I’ll tell you one thing: these rules are BLOODY! You’re essentially alive or dead. Melee is also really deadly: if you get doubled-up on (which was happening often to the Askari) the second figure gets a free hit. That means that 50% of the time, the outnumbered figure will die, whether or not he defeats his first opponent. Pretty grim.

I also liked how the baggage worked. On the fly, I made up some rules about it so it wouldn’t be so brittle (they’re now incorporated in the House Rules & Clarifications sheet). I decreed that as long as there was a friendly figure within 3″ of the baggage on the side the attackers were coming from, they couldn’t attack the baggage until they’d dealt with the defender first. The Explorers basically surrounded the baggage and lasted long enough for it to get by. I also made it so the baggage cannot be killed by shooting (not that the Ubuntu bowmen did much of that anyway…).


I was quite happy. I think it makes for a really fun, exciting and fast-paced evening of gaming. The whole thing took probably 2-2 1/2 hours, kickoff to final whistle. The 3 x 4 playing board was the perfect size and the terrain looked pretty good. I’m very keen to continue playing this for a while and will try to put on several games concurrently on some club night. Dan mentioned—and I tend to agree—that this would also be a great convention game.

Download the Scenario in PDF format!

01-Ubuntu Scenario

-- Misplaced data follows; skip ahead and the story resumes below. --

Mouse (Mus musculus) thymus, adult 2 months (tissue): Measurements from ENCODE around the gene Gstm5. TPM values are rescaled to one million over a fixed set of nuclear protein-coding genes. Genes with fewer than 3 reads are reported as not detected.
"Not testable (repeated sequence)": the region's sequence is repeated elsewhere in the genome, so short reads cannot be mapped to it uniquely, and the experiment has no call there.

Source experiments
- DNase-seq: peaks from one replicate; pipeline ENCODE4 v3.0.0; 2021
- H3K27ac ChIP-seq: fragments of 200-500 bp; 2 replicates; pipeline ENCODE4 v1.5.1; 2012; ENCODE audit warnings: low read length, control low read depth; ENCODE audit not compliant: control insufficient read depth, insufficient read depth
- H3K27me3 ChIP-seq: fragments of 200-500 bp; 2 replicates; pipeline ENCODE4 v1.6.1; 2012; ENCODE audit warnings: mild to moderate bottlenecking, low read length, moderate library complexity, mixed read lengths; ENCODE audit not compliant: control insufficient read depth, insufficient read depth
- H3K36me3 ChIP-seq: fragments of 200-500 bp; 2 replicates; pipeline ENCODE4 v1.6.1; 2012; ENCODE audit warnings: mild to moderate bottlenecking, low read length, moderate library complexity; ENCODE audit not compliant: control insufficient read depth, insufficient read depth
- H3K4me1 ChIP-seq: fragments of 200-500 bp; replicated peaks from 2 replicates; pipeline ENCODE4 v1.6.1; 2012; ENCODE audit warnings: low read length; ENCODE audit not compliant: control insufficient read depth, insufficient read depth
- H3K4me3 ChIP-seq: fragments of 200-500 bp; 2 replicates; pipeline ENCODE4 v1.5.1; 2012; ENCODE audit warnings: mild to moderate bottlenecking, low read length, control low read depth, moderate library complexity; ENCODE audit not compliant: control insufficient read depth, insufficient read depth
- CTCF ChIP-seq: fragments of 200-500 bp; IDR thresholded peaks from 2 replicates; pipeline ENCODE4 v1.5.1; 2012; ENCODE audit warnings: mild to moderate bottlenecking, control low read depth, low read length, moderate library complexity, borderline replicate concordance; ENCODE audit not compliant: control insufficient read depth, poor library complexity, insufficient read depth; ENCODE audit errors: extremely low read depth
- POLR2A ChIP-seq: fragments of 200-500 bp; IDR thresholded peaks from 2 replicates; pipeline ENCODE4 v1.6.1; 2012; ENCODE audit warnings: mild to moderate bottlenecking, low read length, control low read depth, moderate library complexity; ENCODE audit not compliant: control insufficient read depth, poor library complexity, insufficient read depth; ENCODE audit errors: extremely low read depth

Saturday Gaming Field Trip & good news on Victoria

Yesterday, I took a trip down to Brookhurst Hobbies in Garden Grove, CA because I’d heard through the grapevine that someone from Peter Pig Miniatures would be there demoing a new set of Samurai period wargame rules.

Sure enough, Battle in the Age of Wars turned out to be a lot of fun and quite satisfying historically. I bought the rules and will be using them if and when I get my 10 mm Samurai armies painted. The most interesting thing about the game was that there’s whole pre-game “campaign” that you play before your army actually gets put out on the table. This can drastically effect a lot of things for the upcoming game—from troops that appear late, to hampering your chain-of-command to all kinds of other intrigues and inconveniences. I think that’s what made it so appealing and interesting—you really don’t know exactly how things are going to work out for you.

The game itself is very fast-playing, involving rolling bucket-loads of D6s. The mechanisms make sense, though, and it’s easy to get the hang of things and memorize how to do stuff part way through. With two complete novices and fairly normal sized armies of three wings, our turns were taking about 1/2 an hour and we finished the game in about 3 1/2. Of course, we also had the author himself refereeing for us…

I got so involved in playing the game that time flew by and I missed lunch (not that I need it…), so I treated myself to an early dinner at the only Sonic Drive-In south of Bakersfield—it was yummy!